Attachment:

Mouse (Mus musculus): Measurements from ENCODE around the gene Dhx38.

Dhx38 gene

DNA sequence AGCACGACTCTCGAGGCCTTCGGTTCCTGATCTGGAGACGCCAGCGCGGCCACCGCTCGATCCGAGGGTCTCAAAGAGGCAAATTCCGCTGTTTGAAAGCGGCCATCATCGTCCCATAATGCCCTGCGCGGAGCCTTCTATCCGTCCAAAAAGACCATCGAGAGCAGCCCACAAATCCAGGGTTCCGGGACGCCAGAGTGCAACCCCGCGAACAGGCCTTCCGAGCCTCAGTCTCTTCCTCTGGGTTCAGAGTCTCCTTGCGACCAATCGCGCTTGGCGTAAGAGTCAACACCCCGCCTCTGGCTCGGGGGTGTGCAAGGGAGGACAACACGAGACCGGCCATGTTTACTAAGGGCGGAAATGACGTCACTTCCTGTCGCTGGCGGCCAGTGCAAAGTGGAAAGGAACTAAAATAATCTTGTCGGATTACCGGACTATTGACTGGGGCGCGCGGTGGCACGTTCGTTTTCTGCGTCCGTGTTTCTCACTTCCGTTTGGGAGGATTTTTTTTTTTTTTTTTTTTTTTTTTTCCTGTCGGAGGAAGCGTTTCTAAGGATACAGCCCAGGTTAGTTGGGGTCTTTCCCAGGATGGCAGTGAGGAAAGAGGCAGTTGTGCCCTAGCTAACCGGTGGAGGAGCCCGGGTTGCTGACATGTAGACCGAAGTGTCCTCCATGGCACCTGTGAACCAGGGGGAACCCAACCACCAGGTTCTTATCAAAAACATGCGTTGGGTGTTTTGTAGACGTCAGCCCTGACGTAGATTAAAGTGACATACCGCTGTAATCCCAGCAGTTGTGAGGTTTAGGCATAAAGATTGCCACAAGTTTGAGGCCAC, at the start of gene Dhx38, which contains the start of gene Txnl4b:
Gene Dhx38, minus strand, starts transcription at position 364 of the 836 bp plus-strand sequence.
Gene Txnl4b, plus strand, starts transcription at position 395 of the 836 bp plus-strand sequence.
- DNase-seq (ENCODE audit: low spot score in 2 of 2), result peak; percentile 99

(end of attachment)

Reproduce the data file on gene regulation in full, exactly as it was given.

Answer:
Mouse (Mus musculus): Measurements from ENCODE around the gene Dhx38.

Dhx38 gene

DNA sequence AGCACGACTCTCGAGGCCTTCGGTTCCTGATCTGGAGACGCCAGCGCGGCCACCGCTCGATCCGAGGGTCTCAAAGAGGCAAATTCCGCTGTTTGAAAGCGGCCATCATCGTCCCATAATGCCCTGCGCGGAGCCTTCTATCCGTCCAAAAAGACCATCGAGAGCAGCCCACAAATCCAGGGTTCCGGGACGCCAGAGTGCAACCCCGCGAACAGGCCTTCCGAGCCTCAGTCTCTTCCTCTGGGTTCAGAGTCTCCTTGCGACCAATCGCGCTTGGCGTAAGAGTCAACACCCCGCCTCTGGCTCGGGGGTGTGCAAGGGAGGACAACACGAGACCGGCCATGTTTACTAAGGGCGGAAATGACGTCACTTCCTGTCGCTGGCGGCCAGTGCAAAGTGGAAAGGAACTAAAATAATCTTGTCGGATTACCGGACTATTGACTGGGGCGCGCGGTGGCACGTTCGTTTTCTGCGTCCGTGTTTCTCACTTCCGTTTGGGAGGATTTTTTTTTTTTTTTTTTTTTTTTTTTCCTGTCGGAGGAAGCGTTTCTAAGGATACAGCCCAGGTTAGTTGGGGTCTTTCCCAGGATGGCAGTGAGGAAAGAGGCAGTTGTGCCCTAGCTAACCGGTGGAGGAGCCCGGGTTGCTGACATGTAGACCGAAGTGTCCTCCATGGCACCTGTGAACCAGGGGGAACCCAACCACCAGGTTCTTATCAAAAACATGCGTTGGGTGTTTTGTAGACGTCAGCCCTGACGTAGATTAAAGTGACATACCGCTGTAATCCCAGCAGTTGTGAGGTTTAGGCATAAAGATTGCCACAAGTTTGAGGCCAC, at the start of gene Dhx38, which contains the start of gene Txnl4b:
Gene Dhx38, minus strand, starts transcription at position 364 of the 836 bp plus-strand sequence.
Gene Txnl4b, plus strand, starts transcription at position 395 of the 836 bp plus-strand sequence.
- DNase-seq (ENCODE audit: low spot score in 2 of 2), result peak; percentile 99